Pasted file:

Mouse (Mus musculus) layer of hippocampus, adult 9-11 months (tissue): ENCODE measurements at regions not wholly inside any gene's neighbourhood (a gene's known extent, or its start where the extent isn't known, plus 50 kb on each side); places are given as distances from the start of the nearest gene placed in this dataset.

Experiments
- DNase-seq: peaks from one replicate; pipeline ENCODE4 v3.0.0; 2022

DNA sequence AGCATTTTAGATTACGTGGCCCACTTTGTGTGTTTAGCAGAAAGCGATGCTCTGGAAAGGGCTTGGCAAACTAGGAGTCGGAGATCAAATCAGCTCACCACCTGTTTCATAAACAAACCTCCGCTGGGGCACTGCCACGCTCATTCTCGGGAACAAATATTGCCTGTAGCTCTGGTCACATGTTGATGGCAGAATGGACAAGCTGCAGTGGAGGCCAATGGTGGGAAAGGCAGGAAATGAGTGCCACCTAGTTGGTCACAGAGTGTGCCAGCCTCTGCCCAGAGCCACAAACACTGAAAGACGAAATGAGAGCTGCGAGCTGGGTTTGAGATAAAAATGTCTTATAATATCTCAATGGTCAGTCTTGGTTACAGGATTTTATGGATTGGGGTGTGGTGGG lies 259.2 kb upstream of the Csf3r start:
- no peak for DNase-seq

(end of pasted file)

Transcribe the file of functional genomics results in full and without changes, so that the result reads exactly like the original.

Mouse (Mus musculus) layer of hippocampus, adult 9-11 months (tissue): ENCODE measurements at regions not wholly inside any gene's neighbourhood (a gene's known extent, or its start where the extent isn't known, plus 50 kb on each side); places are given as distances from the start of the nearest gene placed in this dataset.

Experiments
- DNase-seq: peaks from one replicate; pipeline ENCODE4 v3.0.0; 2022

DNA sequence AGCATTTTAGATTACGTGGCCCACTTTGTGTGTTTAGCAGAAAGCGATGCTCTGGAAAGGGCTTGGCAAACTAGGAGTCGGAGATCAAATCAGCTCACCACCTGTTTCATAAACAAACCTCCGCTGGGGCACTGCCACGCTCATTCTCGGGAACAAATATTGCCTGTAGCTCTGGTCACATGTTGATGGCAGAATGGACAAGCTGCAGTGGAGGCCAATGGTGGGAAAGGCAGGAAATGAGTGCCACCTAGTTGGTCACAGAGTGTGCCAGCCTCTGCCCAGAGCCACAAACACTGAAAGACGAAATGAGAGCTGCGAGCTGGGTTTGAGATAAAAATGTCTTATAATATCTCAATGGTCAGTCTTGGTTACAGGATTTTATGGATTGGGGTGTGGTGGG lies 259.2 kb upstream of the Csf3r start:
- no peak for DNase-seq